Life in the Detention Barracks: What You can Expect

The SAF Detention Barracks (SAFDB/DB) serves as the army prison, and is located next to Kranji Camp. Charged servicemen who are sentenced to serve time in DB are forced to live within its cells according to the duration of their sentence. For Summary Trials, upon receiving one’s sentencing in the Commanding Officer’s office, the charged serviceman is then marched out to a railed transport vehicle. In most cases for General Court Martials (GCM), the detainees are usually already under close arrest and will have their heads shaved prior to the hearing. He will then be transferred to DB to serve his time. During that period, he is known as a detainee. At any given time, there is an estimated 150 detainees in DB. These include SAF Regulars and National Servicemen.


How detainees are classified

Detainees can expect to be classified differently based on their sentence duration and fitness level, or even your behaviour in the course of your sentence which in turn may entitle you to different privileges.


Role of Military Police (MPs) in DB

The role of the MP in DB ranges from escorting detainees out of DB for court martial, medical check-ups, appointments etc. where necessary, processing family and military visitors, handling detainees within the cell blocks and conducting regimes.


Formalities within DB

All detainees must follow a strict dress code. For most detainees, they will wear yellow shirts and blue shorts.


All detainees must address any MPs as “Sir” no matter what the rank of the MP is.


Detainees are always handcuffed whenever they are escorted outside their cell blocks.


Living Conditions within DB

Each cell block usually consists of 3 detainees, who are each provided with a sleeping floor mat and a blanket. The size of each cell is small because a part of the cell is taken up by a communal cubical for showering etc.


Detainees are not allowed to track the time; hence no one is allowed to bring in their handphones or watches, including MPs.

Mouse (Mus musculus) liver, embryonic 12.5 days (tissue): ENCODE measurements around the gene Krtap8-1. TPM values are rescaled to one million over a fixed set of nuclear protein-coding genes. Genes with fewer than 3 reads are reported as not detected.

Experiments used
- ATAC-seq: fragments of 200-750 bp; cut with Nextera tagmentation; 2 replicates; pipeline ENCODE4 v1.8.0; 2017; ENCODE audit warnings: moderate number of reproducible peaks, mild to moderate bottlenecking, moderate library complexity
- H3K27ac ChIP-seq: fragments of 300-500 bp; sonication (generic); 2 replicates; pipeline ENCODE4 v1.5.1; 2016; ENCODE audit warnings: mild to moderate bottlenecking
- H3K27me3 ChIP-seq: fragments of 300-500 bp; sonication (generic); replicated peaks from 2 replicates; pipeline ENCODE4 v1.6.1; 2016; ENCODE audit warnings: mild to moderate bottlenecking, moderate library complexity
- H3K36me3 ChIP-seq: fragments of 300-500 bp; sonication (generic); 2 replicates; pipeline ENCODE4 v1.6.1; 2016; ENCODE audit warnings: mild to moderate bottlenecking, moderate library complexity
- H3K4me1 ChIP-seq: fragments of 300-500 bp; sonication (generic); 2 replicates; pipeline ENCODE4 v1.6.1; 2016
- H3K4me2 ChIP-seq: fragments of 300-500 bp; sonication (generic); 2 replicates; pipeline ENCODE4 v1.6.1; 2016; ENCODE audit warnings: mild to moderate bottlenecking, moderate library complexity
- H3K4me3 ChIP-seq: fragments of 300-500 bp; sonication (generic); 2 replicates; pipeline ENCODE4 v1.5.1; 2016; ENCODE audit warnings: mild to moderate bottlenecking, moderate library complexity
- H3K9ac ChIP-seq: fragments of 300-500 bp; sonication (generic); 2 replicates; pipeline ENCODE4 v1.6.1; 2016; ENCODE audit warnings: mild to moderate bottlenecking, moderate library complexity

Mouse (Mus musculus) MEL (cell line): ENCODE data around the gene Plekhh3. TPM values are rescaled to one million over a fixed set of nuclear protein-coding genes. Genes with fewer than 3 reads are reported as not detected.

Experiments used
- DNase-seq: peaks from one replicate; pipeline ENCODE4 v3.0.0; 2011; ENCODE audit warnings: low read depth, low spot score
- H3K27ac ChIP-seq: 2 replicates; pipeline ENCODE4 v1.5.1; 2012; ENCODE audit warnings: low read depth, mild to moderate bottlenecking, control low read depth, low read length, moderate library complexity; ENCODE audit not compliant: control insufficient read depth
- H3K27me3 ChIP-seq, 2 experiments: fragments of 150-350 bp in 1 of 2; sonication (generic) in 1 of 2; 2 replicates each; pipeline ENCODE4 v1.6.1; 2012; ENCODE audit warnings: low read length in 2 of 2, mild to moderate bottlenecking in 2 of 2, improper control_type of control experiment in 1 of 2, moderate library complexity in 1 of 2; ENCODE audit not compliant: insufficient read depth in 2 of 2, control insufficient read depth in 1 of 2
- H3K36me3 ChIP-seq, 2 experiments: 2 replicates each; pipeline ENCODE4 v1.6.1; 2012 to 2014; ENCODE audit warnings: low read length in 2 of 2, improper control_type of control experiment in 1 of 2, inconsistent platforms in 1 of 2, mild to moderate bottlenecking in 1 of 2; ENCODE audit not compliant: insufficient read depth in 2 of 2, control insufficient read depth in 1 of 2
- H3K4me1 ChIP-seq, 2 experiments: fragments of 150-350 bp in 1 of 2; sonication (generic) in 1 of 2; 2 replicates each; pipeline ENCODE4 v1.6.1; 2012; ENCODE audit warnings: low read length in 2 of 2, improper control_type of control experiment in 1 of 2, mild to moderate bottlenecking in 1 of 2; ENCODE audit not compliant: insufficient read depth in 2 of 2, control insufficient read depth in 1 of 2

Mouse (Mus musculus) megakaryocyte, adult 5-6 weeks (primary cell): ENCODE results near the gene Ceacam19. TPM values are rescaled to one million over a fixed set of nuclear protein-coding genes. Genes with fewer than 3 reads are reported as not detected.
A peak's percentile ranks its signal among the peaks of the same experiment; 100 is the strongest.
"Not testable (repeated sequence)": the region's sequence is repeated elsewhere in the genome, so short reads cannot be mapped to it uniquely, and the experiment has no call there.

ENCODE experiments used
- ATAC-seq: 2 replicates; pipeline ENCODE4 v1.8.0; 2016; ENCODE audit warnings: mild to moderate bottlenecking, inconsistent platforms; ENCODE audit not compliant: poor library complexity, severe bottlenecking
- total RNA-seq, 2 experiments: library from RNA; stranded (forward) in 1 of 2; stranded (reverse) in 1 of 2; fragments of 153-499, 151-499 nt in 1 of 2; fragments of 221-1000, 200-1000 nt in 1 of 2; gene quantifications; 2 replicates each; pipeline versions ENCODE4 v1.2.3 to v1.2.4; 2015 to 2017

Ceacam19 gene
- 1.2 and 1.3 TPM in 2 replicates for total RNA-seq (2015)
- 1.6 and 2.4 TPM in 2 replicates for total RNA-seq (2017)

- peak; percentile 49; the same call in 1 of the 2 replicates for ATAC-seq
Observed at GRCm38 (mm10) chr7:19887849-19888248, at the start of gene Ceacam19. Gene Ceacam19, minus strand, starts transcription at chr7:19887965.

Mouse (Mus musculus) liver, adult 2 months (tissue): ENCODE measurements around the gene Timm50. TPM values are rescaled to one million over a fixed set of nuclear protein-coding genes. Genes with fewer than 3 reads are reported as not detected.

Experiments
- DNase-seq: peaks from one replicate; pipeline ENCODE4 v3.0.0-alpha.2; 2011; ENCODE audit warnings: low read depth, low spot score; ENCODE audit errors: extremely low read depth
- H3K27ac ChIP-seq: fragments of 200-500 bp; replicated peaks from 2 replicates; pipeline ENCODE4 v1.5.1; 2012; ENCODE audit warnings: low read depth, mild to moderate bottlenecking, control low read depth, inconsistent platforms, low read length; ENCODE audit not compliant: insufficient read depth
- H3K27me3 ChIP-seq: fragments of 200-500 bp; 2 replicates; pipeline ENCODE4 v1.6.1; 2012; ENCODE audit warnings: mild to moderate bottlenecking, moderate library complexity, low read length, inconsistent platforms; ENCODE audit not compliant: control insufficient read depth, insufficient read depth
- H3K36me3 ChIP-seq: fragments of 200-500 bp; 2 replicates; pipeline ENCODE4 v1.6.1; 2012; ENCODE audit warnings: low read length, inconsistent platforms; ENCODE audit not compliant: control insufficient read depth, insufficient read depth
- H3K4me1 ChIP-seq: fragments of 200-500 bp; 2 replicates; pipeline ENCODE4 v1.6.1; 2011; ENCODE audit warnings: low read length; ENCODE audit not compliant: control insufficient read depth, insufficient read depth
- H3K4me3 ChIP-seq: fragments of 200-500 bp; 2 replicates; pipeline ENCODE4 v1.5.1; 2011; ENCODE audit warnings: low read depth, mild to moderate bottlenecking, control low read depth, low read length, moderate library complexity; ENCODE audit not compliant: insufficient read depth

Food provided within the DB will be similar to that of a serviceman not in custody since that is provided for by the SAF (Disciplinary Barracks) Regulation. Section 23 of the Regulation also stipulates that a detainee’s diet may be restricted in cases of misbehaviour.


Detainees who have passed their medical examination and are certified fit for physical training will be subject to regimentation. This consists of both the sandbag regime and Physical Training (PT).


Further punishments within the SAF

Under Section 23 of the SAF (Disciplinary Barracks) Regulation, a detainee who commits a minor DB offence may be subjected to further punishments such as extra work and drill for a period not exceeding 7 days, or a close confinement for a period not exceeding 3 days.


Detainees who are deemed to pose a threat to others or to themselves may be confined in a padded isolation cell instead.


Possible privileges allowed in DB

If the detainee demonstrates good behaviour for a period of time, he may receive a few privileges, which are subject to recommendation by MPs and approval by the Commanding Officer (CO). These privileges include, but are not limited to:

  1. Being able to participate in classes like art/ religious classes; and

  2. Being granted open visitation where they can have physical contact with family members.


In recent years, DB has focused on rehabilitation, by organizing one-off events such as games and friendly competitions between detainees. There are also events during key occasions such as CNY and Deepavali, where catered food is provided.


Ultimately, a detainee with good behaviour can have up to a third of his/her sentence reduced.


Conclusion

The treatment of detainees today comes in tandem with a heightened focus towards the rehabilitation of servicemen. However, a sentence in DB remains a severe punishment that servicemen should strive to avoid.

#SAF #DB #Detentionbarracks

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